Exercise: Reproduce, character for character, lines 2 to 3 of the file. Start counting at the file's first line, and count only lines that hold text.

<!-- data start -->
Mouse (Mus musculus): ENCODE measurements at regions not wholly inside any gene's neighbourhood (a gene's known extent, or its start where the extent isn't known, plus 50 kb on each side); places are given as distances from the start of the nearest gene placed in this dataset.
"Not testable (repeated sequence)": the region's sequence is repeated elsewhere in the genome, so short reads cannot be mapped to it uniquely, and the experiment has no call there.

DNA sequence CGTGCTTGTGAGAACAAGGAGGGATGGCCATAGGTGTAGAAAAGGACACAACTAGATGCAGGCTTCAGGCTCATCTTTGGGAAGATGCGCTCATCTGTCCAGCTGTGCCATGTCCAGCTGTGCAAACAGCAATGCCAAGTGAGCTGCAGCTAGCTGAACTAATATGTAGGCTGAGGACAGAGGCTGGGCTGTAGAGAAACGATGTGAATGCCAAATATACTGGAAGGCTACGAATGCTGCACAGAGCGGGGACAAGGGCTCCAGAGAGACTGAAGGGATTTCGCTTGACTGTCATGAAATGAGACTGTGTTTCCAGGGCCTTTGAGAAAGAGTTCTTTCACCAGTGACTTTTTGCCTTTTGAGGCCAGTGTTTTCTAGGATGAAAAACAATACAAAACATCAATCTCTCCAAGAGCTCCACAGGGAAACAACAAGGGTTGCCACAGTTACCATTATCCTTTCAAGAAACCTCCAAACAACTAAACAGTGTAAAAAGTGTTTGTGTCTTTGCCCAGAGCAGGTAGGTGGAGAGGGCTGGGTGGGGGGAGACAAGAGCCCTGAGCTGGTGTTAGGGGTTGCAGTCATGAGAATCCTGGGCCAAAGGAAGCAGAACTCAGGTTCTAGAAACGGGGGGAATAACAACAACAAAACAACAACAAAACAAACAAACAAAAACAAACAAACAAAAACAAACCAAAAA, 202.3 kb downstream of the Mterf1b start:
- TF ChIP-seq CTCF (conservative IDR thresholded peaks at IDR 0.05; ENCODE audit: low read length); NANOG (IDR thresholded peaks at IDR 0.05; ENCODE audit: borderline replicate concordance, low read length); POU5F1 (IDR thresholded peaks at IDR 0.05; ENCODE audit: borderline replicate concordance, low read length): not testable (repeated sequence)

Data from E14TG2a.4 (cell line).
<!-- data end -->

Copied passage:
"Not testable (repeated sequence)": the region's sequence is repeated elsewhere in the genome, so short reads cannot be mapped to it uniquely, and the experiment has no call there.

DNA sequence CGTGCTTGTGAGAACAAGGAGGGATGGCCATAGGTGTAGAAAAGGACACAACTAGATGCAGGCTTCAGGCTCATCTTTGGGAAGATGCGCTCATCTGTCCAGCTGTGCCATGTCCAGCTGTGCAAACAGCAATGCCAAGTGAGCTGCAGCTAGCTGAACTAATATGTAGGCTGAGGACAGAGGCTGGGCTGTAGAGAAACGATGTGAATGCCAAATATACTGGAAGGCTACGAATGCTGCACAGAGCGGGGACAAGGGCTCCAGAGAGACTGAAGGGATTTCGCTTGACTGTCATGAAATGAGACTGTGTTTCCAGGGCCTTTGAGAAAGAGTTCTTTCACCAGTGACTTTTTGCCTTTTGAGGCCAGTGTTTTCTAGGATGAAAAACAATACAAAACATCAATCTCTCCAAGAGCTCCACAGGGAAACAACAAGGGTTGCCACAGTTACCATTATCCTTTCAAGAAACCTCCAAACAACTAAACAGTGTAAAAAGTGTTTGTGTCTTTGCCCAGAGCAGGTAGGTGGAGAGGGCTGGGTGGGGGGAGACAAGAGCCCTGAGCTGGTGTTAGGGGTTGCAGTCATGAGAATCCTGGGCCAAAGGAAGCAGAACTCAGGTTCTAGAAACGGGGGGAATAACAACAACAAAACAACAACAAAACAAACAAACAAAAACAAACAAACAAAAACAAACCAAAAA, 202.3 kb downstream of the Mterf1b start: